"For me, the recognition of my place in creative American music is quite a surprise--welcome surprise, that comes at the right time in my life. To be named an NEA Jazz Master recipient opens the door of reconciliation to the whole of my musical and cultural family, and completes my "inner nature and balance" in the most positive way. This is so because no matter the nomenclature, I have never separated myself from the great men and women whose creative work changed and elevated my life--and reason for wanting to live. The NEA Jazz Master family has profoundly shaped the dynamics of American and world culture--it doesn't get any better than this family. The story of creative music is the story of America and the story of composite human vibrational dynamics. The discipline of creative music is one of the greatest gifts that the cosmic forces have given us."
"My music occupies a space in between defined idioms." So stated Anthony Braxton, succinctly capturing the nature of his compositions, as complex and enigmatic as the diagrams he creates for their titles. While he might not consider the music he currently makes as "jazz," certainly the improvised and rhythmic nature of the music he began playing 50 or more years ago still influences him, and his performances on his "In the Tradition" recordings demonstrate his ability to play the standards beautifully.
Braxton began played music as a youth growing up in Chicago. He then attended the Chicago School of Music from 1959-1963, and went on to Roosevelt University to study philosophy and composition. Braxton joined the U.S. Army in 1963 and played saxophone in an Army band; upon his discharge in 1966, he returned to Chicago where he joined the newly formed Association for the Advancement of Creative Musicians (AACM). In 1968, he recorded For Alto, a double-album of unaccompanied saxophone, which is considered a landmark jazz solo instrumental recording.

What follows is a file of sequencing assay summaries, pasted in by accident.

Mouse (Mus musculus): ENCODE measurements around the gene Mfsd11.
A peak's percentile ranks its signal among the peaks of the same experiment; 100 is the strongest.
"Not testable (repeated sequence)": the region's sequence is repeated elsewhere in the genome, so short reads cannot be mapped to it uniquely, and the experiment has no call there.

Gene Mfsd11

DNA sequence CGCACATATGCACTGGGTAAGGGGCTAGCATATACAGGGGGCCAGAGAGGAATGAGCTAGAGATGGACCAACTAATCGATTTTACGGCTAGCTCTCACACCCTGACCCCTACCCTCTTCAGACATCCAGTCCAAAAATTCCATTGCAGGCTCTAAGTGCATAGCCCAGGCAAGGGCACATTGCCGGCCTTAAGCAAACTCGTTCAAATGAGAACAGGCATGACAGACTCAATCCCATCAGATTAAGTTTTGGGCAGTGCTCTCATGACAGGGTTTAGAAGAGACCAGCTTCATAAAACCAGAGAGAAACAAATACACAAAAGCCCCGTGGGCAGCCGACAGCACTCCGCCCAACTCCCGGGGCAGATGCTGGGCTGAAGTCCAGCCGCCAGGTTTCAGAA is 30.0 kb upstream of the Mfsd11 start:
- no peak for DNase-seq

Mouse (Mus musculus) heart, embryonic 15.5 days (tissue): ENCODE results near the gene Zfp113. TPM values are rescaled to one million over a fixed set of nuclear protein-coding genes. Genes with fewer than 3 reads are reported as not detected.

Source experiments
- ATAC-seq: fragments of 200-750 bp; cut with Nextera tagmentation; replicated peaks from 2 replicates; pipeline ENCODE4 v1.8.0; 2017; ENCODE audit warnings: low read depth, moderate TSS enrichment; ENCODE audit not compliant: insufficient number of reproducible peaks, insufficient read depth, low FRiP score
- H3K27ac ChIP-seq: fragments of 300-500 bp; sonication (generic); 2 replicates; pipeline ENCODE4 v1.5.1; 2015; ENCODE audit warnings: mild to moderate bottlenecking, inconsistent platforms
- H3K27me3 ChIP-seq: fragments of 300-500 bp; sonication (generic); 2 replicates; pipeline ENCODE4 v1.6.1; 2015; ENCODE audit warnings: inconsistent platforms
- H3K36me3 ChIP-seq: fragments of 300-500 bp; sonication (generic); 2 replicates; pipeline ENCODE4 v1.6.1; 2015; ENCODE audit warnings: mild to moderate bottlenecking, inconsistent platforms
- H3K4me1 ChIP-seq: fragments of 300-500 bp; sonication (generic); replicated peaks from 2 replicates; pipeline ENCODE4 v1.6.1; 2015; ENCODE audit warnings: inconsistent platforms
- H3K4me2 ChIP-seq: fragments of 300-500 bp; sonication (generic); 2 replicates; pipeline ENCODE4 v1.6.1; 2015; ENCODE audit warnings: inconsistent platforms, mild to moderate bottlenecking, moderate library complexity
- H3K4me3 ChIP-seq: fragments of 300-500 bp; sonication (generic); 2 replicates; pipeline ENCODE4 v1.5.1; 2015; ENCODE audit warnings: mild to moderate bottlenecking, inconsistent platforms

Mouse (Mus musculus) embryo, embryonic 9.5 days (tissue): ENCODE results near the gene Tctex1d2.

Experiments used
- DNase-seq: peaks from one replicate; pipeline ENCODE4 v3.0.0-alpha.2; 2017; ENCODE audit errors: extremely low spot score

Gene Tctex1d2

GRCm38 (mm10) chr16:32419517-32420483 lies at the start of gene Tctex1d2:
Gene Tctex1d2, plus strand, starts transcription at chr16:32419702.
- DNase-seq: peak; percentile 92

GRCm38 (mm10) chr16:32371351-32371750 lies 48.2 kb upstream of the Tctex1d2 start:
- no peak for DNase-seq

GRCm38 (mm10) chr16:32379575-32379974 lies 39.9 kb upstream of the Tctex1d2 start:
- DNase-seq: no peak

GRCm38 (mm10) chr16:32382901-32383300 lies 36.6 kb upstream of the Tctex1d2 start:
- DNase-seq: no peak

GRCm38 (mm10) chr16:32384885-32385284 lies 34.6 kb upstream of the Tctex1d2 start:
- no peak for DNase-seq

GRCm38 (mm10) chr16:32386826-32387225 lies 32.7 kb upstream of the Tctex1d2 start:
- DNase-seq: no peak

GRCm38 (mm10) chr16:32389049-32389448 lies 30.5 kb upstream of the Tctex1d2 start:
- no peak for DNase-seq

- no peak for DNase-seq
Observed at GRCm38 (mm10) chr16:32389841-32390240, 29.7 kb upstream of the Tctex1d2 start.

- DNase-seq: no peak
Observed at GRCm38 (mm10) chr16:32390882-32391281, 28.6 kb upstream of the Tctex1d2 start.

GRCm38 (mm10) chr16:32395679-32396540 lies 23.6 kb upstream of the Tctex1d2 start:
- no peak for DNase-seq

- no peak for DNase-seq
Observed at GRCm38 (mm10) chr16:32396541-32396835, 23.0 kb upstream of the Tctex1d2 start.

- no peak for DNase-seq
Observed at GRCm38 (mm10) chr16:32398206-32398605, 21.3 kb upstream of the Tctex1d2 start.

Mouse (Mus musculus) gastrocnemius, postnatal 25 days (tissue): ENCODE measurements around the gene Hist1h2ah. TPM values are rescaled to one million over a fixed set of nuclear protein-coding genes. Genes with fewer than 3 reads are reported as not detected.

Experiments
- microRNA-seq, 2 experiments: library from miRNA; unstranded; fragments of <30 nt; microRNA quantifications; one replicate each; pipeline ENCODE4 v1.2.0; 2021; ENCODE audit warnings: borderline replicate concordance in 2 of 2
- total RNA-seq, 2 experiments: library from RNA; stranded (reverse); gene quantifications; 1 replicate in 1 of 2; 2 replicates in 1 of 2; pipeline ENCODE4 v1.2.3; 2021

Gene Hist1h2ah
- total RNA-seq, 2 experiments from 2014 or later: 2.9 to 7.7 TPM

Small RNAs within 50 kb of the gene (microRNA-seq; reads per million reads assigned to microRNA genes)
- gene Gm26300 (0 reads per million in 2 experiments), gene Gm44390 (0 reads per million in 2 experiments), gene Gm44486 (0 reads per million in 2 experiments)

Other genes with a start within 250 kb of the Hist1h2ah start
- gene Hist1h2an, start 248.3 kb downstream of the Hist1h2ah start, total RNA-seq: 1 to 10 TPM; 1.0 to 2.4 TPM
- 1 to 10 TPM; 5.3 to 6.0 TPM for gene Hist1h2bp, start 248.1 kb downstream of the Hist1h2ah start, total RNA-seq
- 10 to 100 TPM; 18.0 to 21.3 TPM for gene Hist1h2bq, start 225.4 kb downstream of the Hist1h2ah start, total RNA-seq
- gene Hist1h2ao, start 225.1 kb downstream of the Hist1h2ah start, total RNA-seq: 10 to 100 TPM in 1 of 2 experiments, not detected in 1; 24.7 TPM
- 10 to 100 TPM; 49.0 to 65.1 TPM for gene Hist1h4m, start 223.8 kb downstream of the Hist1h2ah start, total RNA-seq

In 1970, after a short-lived stint with Barry Altschul, Chick Corea, and Dave Holland in the avant-garde group Circle, Braxton began leading his own bands in New York City, recording in a variety of settings, from duos of saxophone and Moog synthesizer to full orchestras. His music was moving away from even traditional jazz avant-garde and moving toward its own idiosyncratic voice. In the 1980s and 1990s, Braxton's regular performing quartet included Marilyn Crispell, Mark Dresser, and Gerry Hemingway, although he continued to record and perform with a variety of musicians both in and out of the jazz genre.
For the past 20 years, Braxton has been focusing on large-scale musical projects, such as the Ghost Trance Music he began working on in the mid-1990s to create a "melody that doesn't end" with performers determining what parts to play. His Falling River Music uses large, colorful drawings to direct the musicians, but again, lets the performers determine their own way through the compositions. Diamond Curtain Wall Music takes the Falling River Music further using interactive electronics. Braxton also released an increasing number of works for large orchestras and his Trillium operas cycles.
He has taught at Mills College and currently is professor of music at Wesleyan University in Middletown, Connecticut, teaching music composition, music history, and improvisation. He also authored multiple volumes explaining his theories and pieces. In 2010, he revived his dormant nonprofit Tri-Centric Foundation (originally created in 1994) to support the dissemination of his work. Among his awards, he received a MacArthur Fellowship in 1994 and was honored with the Doris Duke Performing Artist Award for his lifetime achievements in jazz in 2013.
For Alto, Delmark, 1968
The Complete Arista Recordings of Anthony Braxton, Mosaic, 1974-1980
The Complete Remastered Recordings on Black Saint & Soul Note, Black Saint, 1978-1994
9 Compositions (Iridium) 2006, Firehouse 12, 2006
Trillium E, New Braxton House, 2010
Photo by Carolyn Wachnicki
Anthony Braxton may be considered avant garde but he embraces all musical traditions [40:50]